Bosque is the name for areas of riparian forest found along the flood plains of stream and river banks in the southwestern United States. It derives its name from the Spanish word for woodlands.
In the predominantly arid or semi-arid southwestern United States, the bosque is an oasis like ribbon of green vegetation, often canopied, that exists near rivers, streams, or other water courses. The most notable bosque is a 200 mile-long ecosystem along the middle Rio Grande in New Mexico that extends from Santa Fe past Socorro including the Bosque del Apache National Wildlife Refuge.
The trees in the bosque habitat are generally smaller species such as mesquite which rarely exceed 10 meters. Larger cottonwood trees are also common in some areas. Because there is only a single canopy layer and because the tree species found in the bosque are generally deciduous, a wide variety of shrubs, grasses, and other understory vegetation is also supported. Desert hackberry, blue palo verde, graythorn, Mexican elder, virgin's bower, and Indian root all flourish in the bosque. The habitat also supports a large variety of lichens. For a semi-arid region, there is incredible biodiversity at the interface of the bosque and desert ecosystems.
Hope for the futureFires and encroachment notwithstanding, recent events have given scientists and local residents alike hope for positive change in the bosque's future. By garnering national attention, funding has been obtained to clear exotic species from large sections of the bosque. Where possible, levees and other flood control devices along the Rio Grande are being removed to allow the river to undergo its natural cycle. Also, a program known as BEMP led by Dr. Cliff Crawford out of Albuquerque, New Mexico has gathered value data over the last decade that monitors the change in ecological factors within the bosque. This data is invaluable to better understand where the future of this ecosystem is heading.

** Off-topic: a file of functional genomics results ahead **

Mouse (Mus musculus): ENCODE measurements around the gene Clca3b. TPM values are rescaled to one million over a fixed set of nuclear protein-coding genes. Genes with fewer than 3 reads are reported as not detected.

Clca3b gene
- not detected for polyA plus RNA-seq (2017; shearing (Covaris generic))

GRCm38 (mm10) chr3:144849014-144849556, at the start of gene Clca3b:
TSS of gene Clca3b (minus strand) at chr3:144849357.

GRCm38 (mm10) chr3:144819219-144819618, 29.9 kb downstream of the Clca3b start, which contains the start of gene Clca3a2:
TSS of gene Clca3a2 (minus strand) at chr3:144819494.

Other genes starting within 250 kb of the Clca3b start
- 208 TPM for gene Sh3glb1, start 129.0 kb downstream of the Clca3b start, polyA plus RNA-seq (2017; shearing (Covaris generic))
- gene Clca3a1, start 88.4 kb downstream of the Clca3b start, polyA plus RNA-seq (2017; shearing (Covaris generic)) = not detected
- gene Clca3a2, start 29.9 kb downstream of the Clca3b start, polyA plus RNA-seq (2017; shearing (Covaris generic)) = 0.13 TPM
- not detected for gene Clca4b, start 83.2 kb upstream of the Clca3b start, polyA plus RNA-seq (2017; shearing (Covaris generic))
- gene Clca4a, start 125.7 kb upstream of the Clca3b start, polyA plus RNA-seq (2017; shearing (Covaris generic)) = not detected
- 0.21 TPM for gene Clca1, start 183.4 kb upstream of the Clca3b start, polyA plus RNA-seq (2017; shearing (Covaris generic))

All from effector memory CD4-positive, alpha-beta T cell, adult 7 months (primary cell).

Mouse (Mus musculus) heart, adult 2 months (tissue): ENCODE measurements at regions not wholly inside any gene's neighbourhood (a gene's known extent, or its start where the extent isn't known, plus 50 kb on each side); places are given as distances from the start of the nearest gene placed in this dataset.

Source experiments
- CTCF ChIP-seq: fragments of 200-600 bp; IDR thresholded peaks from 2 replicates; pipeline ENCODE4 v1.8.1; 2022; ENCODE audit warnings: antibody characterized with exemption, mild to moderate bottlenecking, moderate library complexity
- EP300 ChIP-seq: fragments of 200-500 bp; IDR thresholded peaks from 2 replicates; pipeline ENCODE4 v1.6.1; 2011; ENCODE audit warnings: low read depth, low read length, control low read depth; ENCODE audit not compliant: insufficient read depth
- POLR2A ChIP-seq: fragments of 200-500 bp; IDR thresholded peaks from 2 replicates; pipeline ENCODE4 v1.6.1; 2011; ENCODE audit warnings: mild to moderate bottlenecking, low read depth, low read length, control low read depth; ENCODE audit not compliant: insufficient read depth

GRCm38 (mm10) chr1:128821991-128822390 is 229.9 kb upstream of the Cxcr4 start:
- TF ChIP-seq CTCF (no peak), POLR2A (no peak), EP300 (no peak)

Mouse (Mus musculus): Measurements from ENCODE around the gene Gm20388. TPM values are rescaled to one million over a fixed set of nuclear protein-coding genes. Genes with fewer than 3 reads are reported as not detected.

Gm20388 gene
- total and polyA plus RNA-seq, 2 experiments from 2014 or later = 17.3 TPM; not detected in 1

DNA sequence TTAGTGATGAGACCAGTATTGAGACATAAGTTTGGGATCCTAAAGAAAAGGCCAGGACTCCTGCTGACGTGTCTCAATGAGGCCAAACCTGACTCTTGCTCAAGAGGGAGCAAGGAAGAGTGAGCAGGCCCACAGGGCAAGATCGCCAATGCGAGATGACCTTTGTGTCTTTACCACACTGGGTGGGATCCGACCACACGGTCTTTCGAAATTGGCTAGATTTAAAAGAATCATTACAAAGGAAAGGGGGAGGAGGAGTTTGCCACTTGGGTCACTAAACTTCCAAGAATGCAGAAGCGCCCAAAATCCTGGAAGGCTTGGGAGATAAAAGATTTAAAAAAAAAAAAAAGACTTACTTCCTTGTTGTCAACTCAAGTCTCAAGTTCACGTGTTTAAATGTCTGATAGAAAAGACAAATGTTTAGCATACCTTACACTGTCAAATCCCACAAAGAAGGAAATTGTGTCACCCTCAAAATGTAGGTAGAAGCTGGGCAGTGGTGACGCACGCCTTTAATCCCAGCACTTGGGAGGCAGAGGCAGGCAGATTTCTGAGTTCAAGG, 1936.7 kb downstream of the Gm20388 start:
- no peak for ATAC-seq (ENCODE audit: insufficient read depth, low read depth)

Most importantly, heavy precipitation in the spring and summer of 2005 doubled the flow in the river, scouring invasive species off sandbars, stirring up sediments, and overflowing the banks in many places. Much of the Southwest had experienced upwards of of rain above average by June. Scientists hope this may be an early sign of the end of the drought that has long plagued the region. In the bosque, this trend means moist, nutrient rich soil that the cottonwood seedlings need to take root and more habitat for the endangered silvery minnow and Southwestern willow flycatcher.